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Tips for Dealing with Breastfeeding Soreness and Problems


Everyone knows that breast is best, but that doesn't mean breastfeeding problems aren't normal. Use these breastfeeding tips to overcome breastfeeding soreness and other problems.

Painful, Engorged Breasts

Breastfeeding soreness in your breasts is normal when you first start breastfeeding. However, this soreness is almost always easily treated. If your breasts are painful or sore, talk to your healthcare provider or a lactation consultant about breastfeeding tips that will work for you.

Also, it's not uncommon for your breasts to become engorged. This means that your breasts are full of milk and they will appear rock hard, very sensitive and very painful. If you're not feeding on demand, engorgement can occur, but it's also common when your milk first comes in.

To help with engorgement, feed as often as your baby wants. It may be necessary to express a little milk so that she can get a good latch.


Thrush is a yeast infection that is passed from your breasts to your baby's mouth. If your nipples are pink and shiny and it feels like sharp needles are poking your nipples, you may have thrush. Additionally you may notice pain deep in your breasts, as well as white patches in your baby's mouth.

Thrush is common if you or your baby have been on antibiotics, or if you had yeast infections during pregnancy. To treat it, you should see your doctor. You'll both need an anti-fungal treatment because it's possible to re-infect each other through nursing.

Blocked Milk Duct

If you have a red, tender lump or patch on a breast, it could be a blocked milk duct. These can happen if you are wearing a bra that doesn't fit properly or if your hand or your baby's hand was restricting the flow of milk during a feeding.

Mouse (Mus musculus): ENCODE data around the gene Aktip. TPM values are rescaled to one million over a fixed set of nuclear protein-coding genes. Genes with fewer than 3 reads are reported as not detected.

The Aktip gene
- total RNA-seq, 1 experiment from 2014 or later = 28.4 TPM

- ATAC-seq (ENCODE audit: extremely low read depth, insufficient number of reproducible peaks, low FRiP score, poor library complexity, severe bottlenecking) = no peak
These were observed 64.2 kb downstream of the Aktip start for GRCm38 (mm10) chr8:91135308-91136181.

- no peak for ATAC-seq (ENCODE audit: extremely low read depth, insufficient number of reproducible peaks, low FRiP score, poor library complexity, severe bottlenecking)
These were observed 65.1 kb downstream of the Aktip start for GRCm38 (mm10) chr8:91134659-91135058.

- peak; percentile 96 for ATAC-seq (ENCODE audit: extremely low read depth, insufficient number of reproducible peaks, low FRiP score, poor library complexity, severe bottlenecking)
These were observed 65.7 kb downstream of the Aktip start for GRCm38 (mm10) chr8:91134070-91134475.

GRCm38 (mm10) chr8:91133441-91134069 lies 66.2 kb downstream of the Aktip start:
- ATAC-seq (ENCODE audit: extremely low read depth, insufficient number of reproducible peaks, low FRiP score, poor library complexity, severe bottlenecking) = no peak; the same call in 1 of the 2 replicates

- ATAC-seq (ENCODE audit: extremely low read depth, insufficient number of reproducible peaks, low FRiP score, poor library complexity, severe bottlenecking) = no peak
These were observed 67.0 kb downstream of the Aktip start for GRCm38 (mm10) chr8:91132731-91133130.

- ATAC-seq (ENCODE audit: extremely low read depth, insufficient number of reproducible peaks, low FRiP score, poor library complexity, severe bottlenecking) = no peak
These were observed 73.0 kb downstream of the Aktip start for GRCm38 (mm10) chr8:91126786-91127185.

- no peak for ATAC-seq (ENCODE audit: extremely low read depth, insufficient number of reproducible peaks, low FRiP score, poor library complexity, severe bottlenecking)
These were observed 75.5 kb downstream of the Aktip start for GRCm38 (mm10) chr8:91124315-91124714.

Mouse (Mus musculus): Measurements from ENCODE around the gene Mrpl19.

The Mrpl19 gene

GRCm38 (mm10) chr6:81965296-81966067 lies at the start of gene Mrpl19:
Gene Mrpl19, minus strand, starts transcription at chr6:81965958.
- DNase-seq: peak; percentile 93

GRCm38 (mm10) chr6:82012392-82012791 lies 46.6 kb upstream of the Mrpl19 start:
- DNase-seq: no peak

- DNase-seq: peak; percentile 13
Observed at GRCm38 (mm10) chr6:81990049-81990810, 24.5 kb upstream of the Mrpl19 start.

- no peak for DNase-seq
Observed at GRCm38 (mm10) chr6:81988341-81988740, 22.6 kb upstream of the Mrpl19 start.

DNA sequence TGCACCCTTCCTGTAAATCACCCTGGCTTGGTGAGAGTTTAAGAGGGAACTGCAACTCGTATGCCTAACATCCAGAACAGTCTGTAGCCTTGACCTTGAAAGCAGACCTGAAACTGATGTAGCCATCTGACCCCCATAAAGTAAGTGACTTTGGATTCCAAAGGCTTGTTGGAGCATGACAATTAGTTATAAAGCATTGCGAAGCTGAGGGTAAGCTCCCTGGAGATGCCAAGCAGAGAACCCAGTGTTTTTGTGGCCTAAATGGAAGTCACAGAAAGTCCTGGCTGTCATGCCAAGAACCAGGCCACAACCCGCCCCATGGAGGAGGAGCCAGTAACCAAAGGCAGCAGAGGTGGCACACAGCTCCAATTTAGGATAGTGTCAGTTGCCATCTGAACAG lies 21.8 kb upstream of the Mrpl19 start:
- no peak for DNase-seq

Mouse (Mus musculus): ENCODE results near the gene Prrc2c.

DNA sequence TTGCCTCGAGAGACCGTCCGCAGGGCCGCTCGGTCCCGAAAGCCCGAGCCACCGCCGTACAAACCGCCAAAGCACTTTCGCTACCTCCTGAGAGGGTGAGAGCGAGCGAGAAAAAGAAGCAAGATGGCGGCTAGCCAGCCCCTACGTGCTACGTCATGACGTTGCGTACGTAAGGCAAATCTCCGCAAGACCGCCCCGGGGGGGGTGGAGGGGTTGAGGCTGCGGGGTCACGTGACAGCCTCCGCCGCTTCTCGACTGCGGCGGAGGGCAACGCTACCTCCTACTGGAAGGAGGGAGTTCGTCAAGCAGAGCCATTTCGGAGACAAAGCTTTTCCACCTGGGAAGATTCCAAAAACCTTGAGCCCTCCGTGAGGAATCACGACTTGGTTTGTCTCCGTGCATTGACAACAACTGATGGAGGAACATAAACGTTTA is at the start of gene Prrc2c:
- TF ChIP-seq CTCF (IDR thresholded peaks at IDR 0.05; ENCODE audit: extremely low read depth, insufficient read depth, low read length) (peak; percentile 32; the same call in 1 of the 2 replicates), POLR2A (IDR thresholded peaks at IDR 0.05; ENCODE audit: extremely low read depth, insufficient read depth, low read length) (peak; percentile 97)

If possible, position your baby with her lower jaw as close to the lump as possible. Massage the lump while your baby is eating to help clear the blockage. While it can be tempting to nurse on the opposite side during a blocked milk duct, nursing is necessary to clear it.

Sore Nipples

If your baby isn't latched on correctly, you'll have sore nipples. This often happens when the baby has more nipple than breast in their mouth. Your healthcare provider or lactation consultant can help you find nursing positions that can help reduce these breastfeeding problems.


If you notice flu-like symptoms, sore, sensitive breasts, a red patch and an elevated temperature, you may have mastitis. This can happen because of continued engorgement, blocked ducts, delayed feeding sessions, insufficient drainage or attachment that's not quite right.

Antibiotics may be needed to clear up mastitis. Try to express milk after a nursing session to make sure the breast is drained, change positions and hand express your milk during a warm bath or shower. If you do need antibiotics, it's possible to breastfeed with many of them, but talk to your doctor. You may want to get a prescription for thrush at the same time, just in case and to save you another trip back to the doctor's office.

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